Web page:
Did you ever read the book Bridget Jones' Diary? In it, she mentions how the "smug marrieds" look down on the singletons who show up to a dinner party unaccompanied. Well I think there is something similar that exists amongst new parents. I will call them the "smug sleepers".
You know who you are. Your child never had any problems sleeping ever. In fact, the moment they got home from the hospital, the baby slept through the night for a solid 8 hours and they had to wake the baby up to feed. Their darling infants never went through a phase of waking every 1-2 hours, never required HOURS of rocking and never had you wishing that you had the David Blaine-esque power to levitate a sleeping child into a crib and then levitate yourself out of the room without making your old wooden floors creak. They are the ones whose smirking look at your tired, dark-circled eyes and dependence on caffeine make you want to bop them upside the head like little bunny Foofoo.
I was once one of those smug non-parent pediatricians who told parents that their 6 month old should be sleeping through the night without problems. I was one of those pregnant women who never thought that I would even think about co-sleeping. Oh, how the mighty have fallen. It is a miracle that I didn't have more parents rolling their eyes at me. To paraphrase Malcolm X, I believe sleep in little ones during the first 6-12 months is "by any means necessary".
I believe most sleep deprived parents have to become physically exhausted to the point of delirium and then we break down, run to the nearest library or bookstore and start devouring books on sleep. My husband and I reached that point when the Kid was about 7 months. We were getting about 4 hours of sleep a night, taking about 45-60 minutes to rock her to sleep and getting up at least twice a night. We would eventually break down and bring her into our bed halfway through the night only to endure a battle to keep her from punching us like black and blue in our sleep (the Kid is a restless sleeper to put it mildly) like Mike Tyson and Evander Holyfield. We chose to use the book by Richard Ferber, Solve Your Child's Sleep Problems. It is probably the most well known book on children's sleep habits, but by no means the only one. There are many more out there. In reality, it was the first one I saw at the library.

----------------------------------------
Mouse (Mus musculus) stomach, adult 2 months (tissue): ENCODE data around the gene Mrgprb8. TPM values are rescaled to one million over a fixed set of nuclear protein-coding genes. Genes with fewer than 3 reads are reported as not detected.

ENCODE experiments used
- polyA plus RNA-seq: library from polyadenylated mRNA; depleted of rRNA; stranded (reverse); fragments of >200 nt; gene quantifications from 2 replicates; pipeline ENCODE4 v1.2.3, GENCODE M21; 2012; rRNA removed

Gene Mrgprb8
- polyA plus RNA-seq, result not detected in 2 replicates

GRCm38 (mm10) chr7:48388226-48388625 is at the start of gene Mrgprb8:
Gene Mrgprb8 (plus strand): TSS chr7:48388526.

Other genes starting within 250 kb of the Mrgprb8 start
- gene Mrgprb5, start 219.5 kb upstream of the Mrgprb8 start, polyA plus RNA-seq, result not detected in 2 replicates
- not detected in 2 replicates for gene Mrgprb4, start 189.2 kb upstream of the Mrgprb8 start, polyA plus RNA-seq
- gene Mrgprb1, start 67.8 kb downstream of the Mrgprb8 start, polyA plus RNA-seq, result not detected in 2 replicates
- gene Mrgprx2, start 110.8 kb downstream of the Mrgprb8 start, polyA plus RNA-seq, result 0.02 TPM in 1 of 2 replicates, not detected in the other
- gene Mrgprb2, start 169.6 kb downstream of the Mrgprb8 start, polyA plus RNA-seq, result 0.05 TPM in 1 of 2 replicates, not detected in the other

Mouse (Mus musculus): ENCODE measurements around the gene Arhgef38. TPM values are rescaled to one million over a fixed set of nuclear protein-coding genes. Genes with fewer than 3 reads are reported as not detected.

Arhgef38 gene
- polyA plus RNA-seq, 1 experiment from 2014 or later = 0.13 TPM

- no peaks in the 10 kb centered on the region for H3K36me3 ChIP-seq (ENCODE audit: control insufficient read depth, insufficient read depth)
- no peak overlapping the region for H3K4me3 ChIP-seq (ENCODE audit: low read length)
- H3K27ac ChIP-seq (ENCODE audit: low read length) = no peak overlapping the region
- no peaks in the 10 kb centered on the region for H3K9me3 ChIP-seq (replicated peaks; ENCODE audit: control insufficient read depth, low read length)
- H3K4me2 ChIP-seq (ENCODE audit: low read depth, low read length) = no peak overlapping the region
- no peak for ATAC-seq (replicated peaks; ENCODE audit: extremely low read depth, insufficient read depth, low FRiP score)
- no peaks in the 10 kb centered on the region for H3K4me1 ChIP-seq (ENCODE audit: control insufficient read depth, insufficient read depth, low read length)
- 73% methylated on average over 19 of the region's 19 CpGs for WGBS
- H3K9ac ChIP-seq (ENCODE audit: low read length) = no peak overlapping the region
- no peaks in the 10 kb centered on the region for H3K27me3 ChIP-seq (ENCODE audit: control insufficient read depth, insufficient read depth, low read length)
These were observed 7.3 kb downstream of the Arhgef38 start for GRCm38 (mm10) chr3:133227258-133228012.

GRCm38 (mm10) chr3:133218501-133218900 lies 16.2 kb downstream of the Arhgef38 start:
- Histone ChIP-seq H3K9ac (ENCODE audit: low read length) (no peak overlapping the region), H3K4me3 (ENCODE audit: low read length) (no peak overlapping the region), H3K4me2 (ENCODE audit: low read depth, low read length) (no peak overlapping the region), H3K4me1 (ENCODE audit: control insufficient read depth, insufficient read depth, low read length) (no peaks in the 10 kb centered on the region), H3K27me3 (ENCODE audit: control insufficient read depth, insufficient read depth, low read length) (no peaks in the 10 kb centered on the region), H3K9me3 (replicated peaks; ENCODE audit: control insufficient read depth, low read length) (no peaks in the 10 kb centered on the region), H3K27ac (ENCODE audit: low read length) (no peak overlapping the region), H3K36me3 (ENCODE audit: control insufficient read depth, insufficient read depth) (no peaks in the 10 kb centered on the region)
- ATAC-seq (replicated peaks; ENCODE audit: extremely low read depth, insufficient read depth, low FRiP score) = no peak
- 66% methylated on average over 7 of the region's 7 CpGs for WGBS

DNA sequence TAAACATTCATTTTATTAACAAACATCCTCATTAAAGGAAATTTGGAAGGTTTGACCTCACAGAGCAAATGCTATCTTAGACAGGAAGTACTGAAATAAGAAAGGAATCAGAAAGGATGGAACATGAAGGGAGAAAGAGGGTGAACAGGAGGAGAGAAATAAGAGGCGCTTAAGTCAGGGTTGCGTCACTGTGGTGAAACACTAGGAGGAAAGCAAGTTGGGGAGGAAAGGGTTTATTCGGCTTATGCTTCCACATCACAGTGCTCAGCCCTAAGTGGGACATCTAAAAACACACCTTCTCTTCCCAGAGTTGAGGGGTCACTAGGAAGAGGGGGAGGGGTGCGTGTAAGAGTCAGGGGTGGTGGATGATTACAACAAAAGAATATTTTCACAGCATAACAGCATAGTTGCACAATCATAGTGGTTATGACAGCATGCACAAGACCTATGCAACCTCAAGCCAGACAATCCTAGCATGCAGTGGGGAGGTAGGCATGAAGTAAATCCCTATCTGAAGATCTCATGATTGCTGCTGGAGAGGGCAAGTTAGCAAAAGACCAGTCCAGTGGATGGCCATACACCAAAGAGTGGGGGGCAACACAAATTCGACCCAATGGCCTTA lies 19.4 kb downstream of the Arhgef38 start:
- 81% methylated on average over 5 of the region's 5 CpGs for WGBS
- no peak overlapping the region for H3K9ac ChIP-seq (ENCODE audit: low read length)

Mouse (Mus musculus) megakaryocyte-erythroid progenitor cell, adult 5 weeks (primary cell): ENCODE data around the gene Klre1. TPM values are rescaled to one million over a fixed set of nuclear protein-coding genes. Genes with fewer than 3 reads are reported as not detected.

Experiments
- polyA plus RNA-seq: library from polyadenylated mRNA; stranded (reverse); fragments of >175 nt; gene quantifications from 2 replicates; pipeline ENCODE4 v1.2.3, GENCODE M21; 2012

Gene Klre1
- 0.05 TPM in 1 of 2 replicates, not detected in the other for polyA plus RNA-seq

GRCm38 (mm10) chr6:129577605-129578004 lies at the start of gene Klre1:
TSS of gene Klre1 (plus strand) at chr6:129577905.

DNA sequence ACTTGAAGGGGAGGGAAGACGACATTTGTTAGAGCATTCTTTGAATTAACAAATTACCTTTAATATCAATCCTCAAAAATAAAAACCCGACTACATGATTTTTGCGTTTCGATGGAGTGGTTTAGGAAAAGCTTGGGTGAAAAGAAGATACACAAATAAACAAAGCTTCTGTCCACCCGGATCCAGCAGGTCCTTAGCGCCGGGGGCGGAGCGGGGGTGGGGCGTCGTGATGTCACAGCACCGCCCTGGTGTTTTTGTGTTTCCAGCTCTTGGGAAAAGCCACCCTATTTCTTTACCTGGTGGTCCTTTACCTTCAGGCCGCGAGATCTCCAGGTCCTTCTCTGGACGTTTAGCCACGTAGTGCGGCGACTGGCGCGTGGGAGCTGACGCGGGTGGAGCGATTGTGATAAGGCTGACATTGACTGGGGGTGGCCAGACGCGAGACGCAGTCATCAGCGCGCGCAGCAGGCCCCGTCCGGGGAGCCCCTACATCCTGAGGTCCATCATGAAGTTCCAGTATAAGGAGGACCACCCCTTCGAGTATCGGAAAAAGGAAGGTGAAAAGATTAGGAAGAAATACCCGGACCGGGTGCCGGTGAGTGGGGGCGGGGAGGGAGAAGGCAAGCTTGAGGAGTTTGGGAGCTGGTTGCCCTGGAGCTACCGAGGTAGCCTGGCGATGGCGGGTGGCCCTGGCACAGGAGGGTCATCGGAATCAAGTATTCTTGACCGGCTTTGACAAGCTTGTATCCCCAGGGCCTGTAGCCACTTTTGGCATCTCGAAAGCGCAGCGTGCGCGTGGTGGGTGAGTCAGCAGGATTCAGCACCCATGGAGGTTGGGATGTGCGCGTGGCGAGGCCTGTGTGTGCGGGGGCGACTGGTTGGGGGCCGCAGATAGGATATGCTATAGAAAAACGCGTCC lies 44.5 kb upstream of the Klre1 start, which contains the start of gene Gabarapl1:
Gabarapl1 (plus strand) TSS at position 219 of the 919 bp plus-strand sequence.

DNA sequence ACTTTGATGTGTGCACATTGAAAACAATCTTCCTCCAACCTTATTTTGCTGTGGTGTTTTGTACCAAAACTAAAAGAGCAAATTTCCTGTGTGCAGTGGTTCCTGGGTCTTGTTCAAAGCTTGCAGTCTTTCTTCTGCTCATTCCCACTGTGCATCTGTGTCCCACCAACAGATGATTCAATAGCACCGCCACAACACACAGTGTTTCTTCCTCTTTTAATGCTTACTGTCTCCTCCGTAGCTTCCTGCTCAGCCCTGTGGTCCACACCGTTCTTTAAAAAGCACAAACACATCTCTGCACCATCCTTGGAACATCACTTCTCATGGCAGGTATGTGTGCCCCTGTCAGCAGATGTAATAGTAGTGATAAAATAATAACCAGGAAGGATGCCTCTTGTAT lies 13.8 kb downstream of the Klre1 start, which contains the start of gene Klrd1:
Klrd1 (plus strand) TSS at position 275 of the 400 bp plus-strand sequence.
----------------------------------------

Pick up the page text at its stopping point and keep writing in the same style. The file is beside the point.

Long story short, it worked after 3 nights of following the sleep suggestions to the letter. There was no more carrying her for an hour, no more rocking to sleep, no more pacifier, no more pugilistic sessions in the bed. It was like the scales had fallen off my eyes and I was a new person. The sky looked bluer, the grass looked greener and the sun shone a little brighter (I exaggerate a little). Seriously though, it was like that cranky baby and crankier mommy never existed. It was as if all of the sleep difficulty was the Kid's way of telling us, "Hey! Help me help you get some sleep!".
We have had a few hiccups along the way where we had to "re-Ferberize" the Kid. We had to back off a little when she had a bad cold and then when she got gastroenteritis. But now, she sleeps through the night (90% of the time) for 11-12 hours. Life is good again. I can watch E! News without risking the innocence of my child. Kidding, kidding...
For more on kids and sleep, check out the Ask Moxie blog. I can't even begin to do justice to the subject like she does.